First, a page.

A doubling of India’s workforce capabilities and decreasing age dependency ratio suggest the country may soon catch up with China’s manufacturing capabilities.
Op-Ed Commentary: Chris Devonshire-Ellis
The phenomenal rise of China over the past two decades has often eclipsed that of India, whose economic growth and development has appeared sluggish by comparison. The reasons given for this are many, yet mainly centred around the superiority of the one party state in decision making and planning over that of democratic structures, the poor state of Indian infrastructure and, to some extent, the bureaucratic nature of Indian administration.
All of these arguments carry some weight, but often lost amongst these reasonings are the demographic factors. In this degree, China has enjoyed a demographic boom in terms of the ability of its population to drive an emerging economy in a manner that India has not.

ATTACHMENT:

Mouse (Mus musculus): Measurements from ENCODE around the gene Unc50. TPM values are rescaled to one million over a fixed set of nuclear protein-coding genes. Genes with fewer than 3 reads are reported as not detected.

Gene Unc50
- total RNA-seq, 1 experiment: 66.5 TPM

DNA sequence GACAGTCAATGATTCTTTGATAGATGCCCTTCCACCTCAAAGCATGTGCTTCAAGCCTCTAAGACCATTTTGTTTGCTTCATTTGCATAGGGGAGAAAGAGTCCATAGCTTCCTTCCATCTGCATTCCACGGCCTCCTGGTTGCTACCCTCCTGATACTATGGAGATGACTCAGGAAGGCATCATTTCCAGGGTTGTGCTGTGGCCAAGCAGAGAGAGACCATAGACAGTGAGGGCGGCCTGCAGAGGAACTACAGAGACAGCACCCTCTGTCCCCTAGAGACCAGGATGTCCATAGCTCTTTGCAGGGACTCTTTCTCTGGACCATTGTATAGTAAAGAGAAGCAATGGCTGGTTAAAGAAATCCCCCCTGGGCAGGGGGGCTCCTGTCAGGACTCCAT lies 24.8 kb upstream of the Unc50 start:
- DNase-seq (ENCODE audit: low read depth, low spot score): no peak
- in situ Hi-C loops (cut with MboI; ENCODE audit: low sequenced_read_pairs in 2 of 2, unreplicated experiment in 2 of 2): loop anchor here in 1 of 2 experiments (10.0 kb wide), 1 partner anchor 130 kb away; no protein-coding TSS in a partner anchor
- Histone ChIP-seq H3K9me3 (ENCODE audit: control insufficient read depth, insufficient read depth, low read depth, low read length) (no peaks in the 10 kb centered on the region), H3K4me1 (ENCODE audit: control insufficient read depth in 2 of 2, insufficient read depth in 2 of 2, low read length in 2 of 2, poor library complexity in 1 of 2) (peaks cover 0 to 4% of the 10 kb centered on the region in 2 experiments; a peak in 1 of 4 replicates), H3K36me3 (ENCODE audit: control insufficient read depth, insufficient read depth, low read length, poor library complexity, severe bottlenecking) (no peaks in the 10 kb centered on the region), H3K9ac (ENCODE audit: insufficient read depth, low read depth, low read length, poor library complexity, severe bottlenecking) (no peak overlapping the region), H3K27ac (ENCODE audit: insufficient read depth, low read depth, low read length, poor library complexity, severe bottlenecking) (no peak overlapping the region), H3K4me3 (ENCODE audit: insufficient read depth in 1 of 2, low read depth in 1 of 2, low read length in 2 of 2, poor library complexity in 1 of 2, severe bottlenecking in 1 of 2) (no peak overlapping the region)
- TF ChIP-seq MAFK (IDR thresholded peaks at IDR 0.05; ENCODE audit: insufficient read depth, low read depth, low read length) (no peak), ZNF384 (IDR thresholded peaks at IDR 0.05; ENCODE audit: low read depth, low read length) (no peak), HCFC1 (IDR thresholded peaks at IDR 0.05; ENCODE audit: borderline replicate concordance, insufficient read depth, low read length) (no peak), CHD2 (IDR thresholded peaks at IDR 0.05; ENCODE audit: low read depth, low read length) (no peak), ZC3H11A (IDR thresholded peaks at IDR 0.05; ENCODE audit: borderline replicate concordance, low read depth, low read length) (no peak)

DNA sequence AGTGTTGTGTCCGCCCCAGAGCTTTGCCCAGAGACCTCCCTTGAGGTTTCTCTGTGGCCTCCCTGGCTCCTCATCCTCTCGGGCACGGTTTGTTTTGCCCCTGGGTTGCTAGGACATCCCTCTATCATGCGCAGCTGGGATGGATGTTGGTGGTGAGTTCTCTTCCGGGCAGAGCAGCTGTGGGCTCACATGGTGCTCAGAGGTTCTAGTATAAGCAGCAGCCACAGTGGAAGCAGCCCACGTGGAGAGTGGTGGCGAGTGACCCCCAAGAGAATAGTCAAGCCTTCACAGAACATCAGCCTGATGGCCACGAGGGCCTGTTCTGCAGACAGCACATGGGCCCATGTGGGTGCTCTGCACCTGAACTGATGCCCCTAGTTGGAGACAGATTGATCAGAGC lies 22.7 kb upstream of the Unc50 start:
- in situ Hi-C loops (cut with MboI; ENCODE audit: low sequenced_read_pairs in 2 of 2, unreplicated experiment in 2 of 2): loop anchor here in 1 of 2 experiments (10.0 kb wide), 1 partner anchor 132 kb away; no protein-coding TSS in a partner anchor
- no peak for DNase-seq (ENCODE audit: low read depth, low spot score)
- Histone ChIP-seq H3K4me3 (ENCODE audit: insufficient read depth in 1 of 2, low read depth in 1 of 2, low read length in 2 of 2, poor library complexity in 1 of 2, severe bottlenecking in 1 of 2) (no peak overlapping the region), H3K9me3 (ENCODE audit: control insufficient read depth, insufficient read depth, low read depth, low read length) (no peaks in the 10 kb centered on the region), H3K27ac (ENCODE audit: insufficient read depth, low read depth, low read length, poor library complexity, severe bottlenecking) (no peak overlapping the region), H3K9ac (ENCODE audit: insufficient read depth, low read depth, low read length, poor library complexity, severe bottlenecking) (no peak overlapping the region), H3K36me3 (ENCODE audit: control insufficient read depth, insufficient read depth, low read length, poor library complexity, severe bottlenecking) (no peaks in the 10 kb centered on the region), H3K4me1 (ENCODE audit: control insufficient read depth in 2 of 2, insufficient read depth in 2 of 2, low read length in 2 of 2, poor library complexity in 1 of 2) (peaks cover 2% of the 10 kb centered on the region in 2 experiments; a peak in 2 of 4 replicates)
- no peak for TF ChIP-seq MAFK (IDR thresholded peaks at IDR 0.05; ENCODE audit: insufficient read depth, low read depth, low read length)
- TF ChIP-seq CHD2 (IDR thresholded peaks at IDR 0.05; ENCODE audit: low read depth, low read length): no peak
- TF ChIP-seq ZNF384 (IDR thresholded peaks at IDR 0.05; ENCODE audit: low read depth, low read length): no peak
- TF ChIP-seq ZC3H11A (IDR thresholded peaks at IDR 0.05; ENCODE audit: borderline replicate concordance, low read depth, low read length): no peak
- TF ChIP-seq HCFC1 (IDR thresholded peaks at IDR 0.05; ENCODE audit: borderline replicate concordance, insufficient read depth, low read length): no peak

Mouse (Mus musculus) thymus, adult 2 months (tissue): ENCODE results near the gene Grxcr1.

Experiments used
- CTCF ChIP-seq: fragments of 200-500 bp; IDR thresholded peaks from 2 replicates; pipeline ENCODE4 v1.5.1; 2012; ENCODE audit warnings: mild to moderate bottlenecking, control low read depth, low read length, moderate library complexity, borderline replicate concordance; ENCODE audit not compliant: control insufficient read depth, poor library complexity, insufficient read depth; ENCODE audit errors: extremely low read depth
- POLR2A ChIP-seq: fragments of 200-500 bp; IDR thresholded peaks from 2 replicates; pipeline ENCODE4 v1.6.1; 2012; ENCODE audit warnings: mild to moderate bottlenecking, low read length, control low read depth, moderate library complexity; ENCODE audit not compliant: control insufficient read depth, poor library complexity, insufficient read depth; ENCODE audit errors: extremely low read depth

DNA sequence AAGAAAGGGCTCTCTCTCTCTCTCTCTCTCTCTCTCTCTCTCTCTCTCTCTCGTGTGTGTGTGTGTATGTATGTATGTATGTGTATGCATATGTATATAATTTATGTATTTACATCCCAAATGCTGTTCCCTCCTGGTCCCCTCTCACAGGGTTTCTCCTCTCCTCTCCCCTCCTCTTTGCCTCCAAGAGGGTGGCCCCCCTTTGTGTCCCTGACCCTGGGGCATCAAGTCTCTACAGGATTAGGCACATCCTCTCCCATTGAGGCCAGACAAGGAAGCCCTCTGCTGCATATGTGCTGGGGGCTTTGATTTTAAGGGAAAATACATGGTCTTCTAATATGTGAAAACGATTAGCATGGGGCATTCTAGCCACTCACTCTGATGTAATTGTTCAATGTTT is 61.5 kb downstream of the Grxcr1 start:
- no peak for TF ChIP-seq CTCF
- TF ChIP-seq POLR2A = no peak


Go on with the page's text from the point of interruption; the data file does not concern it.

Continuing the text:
If we examine age dependency ratios, in which the number of dependents every 100 workers has to support is measured, we note that China in 2002 had a demographic of 44 dependents to every 100 workers, dropping to 36 in 2010. This has enabled Chinese workers – and the state – to create new independent wealth. India, in contrast, had an age dependency ratio of 61 in 2002, dropped to 53 in 2010 – a heavy burden for India to bear in terms of wealth creation.
As both China and India have relatively poor social welfare systems, this means that Chinese nationals have, over the last decade or so, been able to amass more wealth than Indian nationals – they had less of a social burden to carry, and is one of the drivers behind the creation of China’s new middle class. Now 250 million, China’s emerging middle class is expected to reach 600 million by 2020.